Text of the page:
The popular belief that the U.S. economy has been steadily recovering has endured months of disappointing data without losing much of its appeal. But the downright dismal September jobs report that was released last Friday may prove to be the flashing red beacon that even the most skilled apologists can't explain away. But rather than questioning the Fed's credibility in missing another forecast, most economists are lauding it for supposedly seeing weakness that others missed, which allowed it to wisely do nothing in September. But this is simply a continuation of the Fed's long-standing playbook: Talk the economy up through optimistic statements while continually holding off an actual rate hike that the Fed is concerned could undermine an economy teetering on the brink of recession.
"... standard monetary policy rules might justify a continuation of the current zero-rate policy for much longer, well into 2016 or potentially even beyond. In this context, it is interesting that the reduced market-implied probability of liftoff in 2015 after Friday’s weak employment report mostly translated into a higher probability of liftoff not in 2016 but in 2017!"
In addition to the Fed's credibility, one other privately-controlled organization that has seen its credibility completely crushed in recent months is the Goldman economic forecasting team (if not the team that "forecasts" Fed monetary policy, simply because Goldman controls the Fed and tells it what to do; as such what Goldman "thinks" the Fed will do is usually ironclad) whose Jan Hatzius "for what it's worth" forecast above trend growth for the US economy in 2014. So, "for what it's worth", here is Goldman jobs report post-mortem (in a parallel report Goldman just cut its Q3 GDP forecast from 2.0% to 1.9%), in which the bank admits that the report was a disaster, and that as a result "we now see action at the December meeting as a close call."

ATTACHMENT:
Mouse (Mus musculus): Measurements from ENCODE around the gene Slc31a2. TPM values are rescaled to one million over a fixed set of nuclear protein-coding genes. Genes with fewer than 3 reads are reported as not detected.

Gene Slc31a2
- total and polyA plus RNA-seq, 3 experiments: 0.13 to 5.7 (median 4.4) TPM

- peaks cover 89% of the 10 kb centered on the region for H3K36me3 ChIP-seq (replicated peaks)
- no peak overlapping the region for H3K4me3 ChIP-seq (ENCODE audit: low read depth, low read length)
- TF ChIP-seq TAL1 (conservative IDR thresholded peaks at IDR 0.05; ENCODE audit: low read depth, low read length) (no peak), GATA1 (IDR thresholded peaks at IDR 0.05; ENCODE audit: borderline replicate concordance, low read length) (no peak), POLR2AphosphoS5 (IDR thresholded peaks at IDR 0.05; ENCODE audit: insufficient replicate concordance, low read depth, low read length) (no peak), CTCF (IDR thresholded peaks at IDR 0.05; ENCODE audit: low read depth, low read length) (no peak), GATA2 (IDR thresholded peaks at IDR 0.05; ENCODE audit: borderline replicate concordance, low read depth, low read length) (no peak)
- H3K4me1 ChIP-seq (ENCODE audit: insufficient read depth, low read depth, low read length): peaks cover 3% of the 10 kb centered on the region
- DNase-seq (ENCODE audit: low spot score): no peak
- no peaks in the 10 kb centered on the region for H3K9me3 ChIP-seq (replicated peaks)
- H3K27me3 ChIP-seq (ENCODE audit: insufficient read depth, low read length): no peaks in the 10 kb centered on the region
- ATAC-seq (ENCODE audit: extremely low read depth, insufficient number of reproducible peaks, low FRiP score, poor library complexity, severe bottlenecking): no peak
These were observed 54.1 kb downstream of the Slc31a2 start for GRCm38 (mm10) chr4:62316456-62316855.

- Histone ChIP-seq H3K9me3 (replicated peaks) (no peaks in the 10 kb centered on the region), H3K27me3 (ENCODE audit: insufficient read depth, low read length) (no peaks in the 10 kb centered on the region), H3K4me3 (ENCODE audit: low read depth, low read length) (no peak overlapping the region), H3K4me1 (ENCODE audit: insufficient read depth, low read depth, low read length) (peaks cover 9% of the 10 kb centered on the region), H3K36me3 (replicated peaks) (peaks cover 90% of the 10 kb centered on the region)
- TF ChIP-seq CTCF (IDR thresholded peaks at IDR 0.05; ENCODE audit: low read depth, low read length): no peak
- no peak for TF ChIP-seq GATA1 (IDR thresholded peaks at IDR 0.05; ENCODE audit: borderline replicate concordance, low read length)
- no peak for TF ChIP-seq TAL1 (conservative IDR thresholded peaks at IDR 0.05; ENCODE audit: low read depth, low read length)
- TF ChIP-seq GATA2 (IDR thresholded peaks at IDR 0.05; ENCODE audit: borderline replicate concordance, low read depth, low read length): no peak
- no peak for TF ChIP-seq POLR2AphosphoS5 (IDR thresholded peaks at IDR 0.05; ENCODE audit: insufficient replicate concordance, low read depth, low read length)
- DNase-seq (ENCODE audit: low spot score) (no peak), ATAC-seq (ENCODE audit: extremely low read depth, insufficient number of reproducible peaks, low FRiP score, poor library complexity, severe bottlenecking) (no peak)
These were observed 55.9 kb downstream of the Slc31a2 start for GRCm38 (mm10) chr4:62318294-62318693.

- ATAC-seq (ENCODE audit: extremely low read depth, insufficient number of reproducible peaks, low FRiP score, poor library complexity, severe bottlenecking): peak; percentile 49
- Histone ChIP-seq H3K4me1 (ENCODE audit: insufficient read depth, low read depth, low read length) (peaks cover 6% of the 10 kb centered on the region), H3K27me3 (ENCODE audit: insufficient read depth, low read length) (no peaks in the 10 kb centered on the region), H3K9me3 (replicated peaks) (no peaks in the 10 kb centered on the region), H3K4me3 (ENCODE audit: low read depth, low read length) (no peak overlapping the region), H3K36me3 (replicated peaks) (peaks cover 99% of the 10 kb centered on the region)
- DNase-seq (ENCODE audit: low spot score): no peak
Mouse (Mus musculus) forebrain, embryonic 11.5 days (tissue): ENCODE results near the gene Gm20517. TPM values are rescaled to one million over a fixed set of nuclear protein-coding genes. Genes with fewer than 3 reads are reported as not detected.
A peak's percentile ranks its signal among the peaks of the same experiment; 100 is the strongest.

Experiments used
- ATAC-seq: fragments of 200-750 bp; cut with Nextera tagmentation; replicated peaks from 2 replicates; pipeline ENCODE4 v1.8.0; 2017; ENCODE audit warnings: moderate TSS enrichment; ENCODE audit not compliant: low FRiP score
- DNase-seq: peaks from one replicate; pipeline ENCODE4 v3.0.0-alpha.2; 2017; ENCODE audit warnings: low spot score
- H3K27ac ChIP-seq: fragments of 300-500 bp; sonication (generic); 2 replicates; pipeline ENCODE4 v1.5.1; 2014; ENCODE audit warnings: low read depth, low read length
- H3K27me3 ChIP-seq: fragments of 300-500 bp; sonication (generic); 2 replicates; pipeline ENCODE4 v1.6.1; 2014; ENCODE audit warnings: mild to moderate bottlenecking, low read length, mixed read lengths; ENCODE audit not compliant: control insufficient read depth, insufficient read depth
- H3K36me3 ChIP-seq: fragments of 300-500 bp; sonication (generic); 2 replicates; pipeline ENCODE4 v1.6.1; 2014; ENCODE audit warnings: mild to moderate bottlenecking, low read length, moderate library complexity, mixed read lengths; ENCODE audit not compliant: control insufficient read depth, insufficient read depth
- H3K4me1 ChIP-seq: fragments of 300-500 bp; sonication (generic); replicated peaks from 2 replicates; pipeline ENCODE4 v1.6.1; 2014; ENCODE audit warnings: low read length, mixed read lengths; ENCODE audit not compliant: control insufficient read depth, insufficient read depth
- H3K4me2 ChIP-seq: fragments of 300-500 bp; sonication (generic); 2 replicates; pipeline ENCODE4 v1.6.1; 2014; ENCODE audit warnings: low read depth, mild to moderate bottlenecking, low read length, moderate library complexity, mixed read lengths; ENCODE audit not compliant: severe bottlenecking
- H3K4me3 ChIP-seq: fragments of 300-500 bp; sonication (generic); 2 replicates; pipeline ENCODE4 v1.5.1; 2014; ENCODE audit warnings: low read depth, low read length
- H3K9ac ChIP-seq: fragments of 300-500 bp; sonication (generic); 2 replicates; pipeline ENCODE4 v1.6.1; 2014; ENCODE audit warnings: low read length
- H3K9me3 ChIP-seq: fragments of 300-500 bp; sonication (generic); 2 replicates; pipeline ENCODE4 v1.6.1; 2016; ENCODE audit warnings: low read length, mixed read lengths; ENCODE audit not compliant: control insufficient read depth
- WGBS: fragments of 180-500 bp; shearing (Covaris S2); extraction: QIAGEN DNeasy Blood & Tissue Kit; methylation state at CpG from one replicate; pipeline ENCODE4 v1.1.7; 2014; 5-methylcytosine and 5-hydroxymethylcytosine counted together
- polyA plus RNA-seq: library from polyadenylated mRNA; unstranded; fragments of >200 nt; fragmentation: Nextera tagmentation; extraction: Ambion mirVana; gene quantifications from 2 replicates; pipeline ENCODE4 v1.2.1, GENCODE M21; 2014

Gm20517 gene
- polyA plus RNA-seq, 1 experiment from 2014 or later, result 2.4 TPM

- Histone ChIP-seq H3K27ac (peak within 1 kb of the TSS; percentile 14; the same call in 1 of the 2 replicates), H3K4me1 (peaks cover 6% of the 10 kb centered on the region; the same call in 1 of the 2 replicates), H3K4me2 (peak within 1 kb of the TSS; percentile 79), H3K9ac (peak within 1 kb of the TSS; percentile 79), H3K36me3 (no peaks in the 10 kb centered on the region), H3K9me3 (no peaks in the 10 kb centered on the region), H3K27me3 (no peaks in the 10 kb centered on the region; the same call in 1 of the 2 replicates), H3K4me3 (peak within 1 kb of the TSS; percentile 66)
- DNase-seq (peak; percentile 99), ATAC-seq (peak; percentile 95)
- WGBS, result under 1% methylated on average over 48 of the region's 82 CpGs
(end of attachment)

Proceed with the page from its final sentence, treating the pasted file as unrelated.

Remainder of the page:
When risk sold off last week in the wake of the Fed’s so-called “clean relent,” it signalled at best a policy mistake and at worst the loss of any and all credibility. Tonight, Yellen gets a do-over.
Foucault Does FOMC: Deutsche Bank Explains The Fed's Decision By Mixing Quantum Theory With Post-ModernismSubmitted by Tyler Durden on 09/21/2015 08:05 -0500
"The market is now observing itself from another angle as an observer of the observer of the observers."
"Our FCI Rule Suggests The Fed Should Think about Easing"...
On one hand, every economist, virtual portfolio manager, Yahoo Finance Twitter expert, and TV talking head is certain that a September rate hike is inevitable. On the other hand, the bank that runs the NY Fed (and whose chief economist Jan Hatzius has dinner with NY Fed head Bill Dudley at the Pound and Pence every other month), Goldman Sachs is re-doubling down on its call that the Fed will not hike in September. Here are Goldman's seven reasons why not.
While we have exposed the ugly under-belly of today's jobs data, mainstream media is spinning it as a 'Goldilocks' report with enough hits-and-misses for every hawk or dove. The market's initial reaction signals rising expectations of a September rate hike but, as Goldman's Jan Hatzius explains, they continue to expect the FOMC to keep policy rates unchanged at the September 16-17 meeting.